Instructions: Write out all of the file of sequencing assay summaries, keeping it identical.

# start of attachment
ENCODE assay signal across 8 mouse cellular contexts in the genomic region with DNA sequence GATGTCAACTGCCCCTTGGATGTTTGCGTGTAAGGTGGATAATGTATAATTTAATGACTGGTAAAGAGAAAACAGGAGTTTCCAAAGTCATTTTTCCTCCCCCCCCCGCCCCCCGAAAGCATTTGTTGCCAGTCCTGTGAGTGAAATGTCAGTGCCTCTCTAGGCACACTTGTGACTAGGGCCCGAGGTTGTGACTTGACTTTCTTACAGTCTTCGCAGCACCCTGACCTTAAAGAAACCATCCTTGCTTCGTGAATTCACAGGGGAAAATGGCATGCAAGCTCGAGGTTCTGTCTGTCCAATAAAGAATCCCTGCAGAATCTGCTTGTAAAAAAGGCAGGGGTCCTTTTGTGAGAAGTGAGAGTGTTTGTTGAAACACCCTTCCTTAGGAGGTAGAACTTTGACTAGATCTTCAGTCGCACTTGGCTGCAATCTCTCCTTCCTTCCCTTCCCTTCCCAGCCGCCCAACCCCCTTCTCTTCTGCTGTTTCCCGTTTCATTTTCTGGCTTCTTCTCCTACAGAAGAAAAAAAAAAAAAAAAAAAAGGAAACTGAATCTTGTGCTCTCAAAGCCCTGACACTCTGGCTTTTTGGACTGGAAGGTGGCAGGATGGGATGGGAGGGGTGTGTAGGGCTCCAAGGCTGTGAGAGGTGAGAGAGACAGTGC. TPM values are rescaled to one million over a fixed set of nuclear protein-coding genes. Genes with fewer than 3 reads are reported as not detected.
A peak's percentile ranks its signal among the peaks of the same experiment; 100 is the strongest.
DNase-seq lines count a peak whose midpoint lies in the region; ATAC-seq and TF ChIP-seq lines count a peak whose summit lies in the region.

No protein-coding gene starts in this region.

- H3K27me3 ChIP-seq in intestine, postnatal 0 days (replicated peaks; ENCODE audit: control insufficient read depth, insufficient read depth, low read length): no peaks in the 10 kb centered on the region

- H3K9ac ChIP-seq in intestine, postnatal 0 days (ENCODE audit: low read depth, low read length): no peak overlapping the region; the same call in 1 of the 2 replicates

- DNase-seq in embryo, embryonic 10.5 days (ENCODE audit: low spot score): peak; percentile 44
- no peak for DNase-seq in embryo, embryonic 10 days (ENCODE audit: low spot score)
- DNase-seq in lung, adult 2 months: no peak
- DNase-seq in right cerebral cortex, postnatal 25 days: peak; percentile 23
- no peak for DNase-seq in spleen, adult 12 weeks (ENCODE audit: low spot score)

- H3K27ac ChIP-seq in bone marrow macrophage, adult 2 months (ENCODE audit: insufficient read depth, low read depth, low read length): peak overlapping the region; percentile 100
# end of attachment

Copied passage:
ENCODE assay signal across 8 mouse cellular contexts in the genomic region with DNA sequence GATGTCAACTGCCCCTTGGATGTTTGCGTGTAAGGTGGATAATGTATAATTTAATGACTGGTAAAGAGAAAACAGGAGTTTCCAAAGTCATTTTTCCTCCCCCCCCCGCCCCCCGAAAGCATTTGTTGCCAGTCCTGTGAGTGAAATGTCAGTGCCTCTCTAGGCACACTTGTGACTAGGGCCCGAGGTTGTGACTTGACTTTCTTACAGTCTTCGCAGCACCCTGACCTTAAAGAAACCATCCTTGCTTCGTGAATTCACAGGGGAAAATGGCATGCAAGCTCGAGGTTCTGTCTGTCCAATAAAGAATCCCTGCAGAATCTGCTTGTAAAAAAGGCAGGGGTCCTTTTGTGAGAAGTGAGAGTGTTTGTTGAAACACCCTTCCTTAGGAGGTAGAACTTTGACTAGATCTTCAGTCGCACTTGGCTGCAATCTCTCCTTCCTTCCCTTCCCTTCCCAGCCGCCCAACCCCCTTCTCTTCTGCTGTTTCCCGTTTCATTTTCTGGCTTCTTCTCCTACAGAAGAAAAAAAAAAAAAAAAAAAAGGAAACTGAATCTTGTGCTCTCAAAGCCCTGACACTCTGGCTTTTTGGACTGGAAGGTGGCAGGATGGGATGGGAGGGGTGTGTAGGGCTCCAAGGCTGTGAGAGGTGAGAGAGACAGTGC. TPM values are rescaled to one million over a fixed set of nuclear protein-coding genes. Genes with fewer than 3 reads are reported as not detected.
A peak's percentile ranks its signal among the peaks of the same experiment; 100 is the strongest.
DNase-seq lines count a peak whose midpoint lies in the region; ATAC-seq and TF ChIP-seq lines count a peak whose summit lies in the region.

No protein-coding gene starts in this region.

- H3K27me3 ChIP-seq in intestine, postnatal 0 days (replicated peaks; ENCODE audit: control insufficient read depth, insufficient read depth, low read length): no peaks in the 10 kb centered on the region

- H3K9ac ChIP-seq in intestine, postnatal 0 days (ENCODE audit: low read depth, low read length): no peak overlapping the region; the same call in 1 of the 2 replicates

- DNase-seq in embryo, embryonic 10.5 days (ENCODE audit: low spot score): peak; percentile 44
- no peak for DNase-seq in embryo, embryonic 10 days (ENCODE audit: low spot score)
- DNase-seq in lung, adult 2 months: no peak
- DNase-seq in right cerebral cortex, postnatal 25 days: peak; percentile 23
- no peak for DNase-seq in spleen, adult 12 weeks (ENCODE audit: low spot score)

- H3K27ac ChIP-seq in bone marrow macrophage, adult 2 months (ENCODE audit: insufficient read depth, low read depth, low read length): peak overlapping the region; percentile 100